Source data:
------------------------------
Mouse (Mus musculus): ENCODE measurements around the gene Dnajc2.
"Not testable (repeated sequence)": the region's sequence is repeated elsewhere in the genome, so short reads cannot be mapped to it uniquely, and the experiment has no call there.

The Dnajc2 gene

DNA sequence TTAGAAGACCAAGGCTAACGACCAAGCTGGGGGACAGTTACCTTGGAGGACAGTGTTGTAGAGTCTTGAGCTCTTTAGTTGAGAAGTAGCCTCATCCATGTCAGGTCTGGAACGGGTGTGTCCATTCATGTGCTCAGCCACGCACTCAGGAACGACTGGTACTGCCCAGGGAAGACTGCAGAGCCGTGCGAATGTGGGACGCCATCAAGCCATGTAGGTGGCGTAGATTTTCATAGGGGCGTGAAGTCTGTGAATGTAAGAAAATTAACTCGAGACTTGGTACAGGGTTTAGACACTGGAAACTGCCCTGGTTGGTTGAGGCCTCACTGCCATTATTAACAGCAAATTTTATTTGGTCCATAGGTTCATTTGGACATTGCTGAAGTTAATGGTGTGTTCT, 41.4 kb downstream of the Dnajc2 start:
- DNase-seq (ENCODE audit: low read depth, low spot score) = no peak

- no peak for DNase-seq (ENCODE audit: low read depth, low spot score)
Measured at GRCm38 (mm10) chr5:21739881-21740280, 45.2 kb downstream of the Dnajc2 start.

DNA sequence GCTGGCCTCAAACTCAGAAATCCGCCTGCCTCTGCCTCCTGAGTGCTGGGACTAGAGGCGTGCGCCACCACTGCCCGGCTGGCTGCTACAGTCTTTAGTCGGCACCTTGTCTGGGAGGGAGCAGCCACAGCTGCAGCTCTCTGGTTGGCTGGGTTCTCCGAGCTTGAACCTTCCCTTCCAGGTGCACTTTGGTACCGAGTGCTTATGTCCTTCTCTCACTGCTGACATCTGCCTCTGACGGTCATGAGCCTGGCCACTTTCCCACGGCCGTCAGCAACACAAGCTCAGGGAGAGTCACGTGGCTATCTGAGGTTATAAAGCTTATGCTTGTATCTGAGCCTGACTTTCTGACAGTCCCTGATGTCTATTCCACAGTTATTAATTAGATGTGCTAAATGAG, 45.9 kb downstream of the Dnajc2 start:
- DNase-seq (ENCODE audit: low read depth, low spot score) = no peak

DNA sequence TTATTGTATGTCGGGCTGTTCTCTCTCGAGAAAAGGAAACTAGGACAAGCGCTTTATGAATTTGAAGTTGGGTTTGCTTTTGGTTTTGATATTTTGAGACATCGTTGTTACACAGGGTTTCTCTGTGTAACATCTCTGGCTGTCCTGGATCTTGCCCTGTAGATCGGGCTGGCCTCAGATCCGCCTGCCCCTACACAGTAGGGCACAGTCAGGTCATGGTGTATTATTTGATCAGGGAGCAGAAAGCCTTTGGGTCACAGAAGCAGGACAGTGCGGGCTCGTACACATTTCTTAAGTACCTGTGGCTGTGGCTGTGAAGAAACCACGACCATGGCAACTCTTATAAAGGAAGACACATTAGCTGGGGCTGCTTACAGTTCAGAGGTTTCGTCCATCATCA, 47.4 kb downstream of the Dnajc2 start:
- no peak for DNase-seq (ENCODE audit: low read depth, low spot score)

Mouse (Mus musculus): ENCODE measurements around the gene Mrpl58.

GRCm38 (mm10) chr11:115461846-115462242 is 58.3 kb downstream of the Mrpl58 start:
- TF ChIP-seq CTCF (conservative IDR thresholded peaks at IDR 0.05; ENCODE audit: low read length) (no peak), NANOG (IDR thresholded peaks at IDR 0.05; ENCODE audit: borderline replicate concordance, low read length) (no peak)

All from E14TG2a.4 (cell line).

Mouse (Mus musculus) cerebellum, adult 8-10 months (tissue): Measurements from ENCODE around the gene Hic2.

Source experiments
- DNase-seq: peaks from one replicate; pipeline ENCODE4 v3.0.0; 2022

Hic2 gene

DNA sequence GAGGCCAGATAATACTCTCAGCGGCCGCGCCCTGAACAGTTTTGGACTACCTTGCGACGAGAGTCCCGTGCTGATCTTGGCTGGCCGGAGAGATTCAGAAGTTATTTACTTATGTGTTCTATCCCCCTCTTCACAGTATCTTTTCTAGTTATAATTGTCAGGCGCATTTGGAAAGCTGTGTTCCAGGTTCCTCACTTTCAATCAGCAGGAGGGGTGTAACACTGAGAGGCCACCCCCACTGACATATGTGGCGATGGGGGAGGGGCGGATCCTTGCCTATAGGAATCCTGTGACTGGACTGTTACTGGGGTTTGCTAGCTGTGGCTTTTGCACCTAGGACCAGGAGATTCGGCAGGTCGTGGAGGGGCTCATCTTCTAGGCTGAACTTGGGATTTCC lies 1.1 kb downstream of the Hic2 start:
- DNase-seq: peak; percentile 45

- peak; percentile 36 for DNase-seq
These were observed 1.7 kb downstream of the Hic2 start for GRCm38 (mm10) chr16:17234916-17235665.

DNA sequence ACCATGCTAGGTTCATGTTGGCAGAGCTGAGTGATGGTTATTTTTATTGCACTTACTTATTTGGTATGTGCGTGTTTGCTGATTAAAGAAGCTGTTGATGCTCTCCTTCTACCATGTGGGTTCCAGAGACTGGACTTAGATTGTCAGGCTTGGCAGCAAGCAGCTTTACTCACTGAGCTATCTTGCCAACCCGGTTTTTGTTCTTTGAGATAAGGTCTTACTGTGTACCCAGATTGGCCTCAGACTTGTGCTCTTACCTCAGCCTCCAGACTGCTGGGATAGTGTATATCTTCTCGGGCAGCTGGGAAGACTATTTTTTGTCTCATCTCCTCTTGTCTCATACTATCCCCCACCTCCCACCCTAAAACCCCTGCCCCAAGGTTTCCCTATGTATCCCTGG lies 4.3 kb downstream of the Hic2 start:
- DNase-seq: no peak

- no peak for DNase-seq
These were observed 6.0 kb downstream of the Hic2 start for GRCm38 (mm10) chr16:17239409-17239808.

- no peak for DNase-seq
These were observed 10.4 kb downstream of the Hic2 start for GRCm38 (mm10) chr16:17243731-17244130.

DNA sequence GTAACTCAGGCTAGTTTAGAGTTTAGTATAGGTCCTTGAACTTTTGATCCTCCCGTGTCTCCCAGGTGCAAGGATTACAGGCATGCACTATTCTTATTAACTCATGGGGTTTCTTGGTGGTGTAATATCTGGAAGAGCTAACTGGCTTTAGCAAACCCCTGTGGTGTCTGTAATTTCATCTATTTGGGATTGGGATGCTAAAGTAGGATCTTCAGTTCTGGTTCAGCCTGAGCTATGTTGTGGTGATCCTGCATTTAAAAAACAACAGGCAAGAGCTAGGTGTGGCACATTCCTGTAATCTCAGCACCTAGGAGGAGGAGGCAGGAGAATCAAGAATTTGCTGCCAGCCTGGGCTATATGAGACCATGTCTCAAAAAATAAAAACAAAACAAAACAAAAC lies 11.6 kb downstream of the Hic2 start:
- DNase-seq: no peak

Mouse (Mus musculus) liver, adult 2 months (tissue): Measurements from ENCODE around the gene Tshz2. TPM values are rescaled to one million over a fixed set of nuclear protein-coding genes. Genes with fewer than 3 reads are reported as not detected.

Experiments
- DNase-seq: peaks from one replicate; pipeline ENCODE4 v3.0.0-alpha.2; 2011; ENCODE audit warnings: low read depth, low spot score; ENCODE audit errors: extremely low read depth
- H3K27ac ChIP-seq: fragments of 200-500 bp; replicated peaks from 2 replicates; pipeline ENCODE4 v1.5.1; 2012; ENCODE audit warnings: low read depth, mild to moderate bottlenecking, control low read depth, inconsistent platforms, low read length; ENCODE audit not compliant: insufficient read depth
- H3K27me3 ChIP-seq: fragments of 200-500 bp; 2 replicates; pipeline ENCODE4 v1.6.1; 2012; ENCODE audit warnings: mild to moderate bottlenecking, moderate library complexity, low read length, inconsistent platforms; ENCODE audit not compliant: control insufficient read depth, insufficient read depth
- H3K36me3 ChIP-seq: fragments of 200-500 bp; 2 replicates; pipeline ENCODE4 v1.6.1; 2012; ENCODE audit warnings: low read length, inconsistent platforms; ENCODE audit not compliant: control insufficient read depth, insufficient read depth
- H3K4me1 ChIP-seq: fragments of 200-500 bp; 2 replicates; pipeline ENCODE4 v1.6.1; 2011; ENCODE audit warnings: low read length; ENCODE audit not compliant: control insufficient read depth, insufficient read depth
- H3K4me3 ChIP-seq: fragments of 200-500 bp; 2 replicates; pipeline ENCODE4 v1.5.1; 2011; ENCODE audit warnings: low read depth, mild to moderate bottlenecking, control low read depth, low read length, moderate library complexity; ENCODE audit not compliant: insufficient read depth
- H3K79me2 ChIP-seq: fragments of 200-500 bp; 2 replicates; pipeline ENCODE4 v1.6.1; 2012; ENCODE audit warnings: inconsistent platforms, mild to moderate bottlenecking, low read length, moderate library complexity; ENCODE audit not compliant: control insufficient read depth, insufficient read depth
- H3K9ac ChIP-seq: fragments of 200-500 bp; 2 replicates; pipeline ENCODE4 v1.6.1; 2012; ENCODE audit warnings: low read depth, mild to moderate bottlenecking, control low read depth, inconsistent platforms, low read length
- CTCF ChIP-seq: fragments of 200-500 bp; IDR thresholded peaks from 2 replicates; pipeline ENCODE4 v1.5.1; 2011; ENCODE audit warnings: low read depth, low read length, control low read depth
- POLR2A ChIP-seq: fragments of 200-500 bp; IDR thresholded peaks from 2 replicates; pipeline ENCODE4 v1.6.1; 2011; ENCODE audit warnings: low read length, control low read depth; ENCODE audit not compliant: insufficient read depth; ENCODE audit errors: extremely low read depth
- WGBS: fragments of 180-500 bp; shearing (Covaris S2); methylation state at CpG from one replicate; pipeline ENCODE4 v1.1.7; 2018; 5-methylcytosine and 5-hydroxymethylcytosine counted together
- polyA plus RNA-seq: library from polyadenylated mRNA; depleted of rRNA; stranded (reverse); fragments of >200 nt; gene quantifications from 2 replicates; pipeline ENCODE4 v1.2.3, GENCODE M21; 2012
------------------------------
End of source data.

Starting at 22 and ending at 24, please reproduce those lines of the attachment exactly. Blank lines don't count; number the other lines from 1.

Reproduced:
- peak; percentile 36 for DNase-seq
These were observed 1.7 kb downstream of the Hic2 start for GRCm38 (mm10) chr16:17234916-17235665.

DNA sequence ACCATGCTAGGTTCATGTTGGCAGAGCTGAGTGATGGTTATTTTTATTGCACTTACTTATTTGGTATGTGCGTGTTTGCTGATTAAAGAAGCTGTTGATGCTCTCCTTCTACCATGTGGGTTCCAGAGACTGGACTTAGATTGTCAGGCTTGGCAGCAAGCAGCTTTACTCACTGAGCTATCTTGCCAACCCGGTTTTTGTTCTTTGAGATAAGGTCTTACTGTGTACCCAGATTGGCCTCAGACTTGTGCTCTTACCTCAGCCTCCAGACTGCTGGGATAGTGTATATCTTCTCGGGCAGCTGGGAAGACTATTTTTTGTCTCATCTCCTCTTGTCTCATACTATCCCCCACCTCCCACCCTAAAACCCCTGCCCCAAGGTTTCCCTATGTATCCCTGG lies 4.3 kb downstream of the Hic2 start: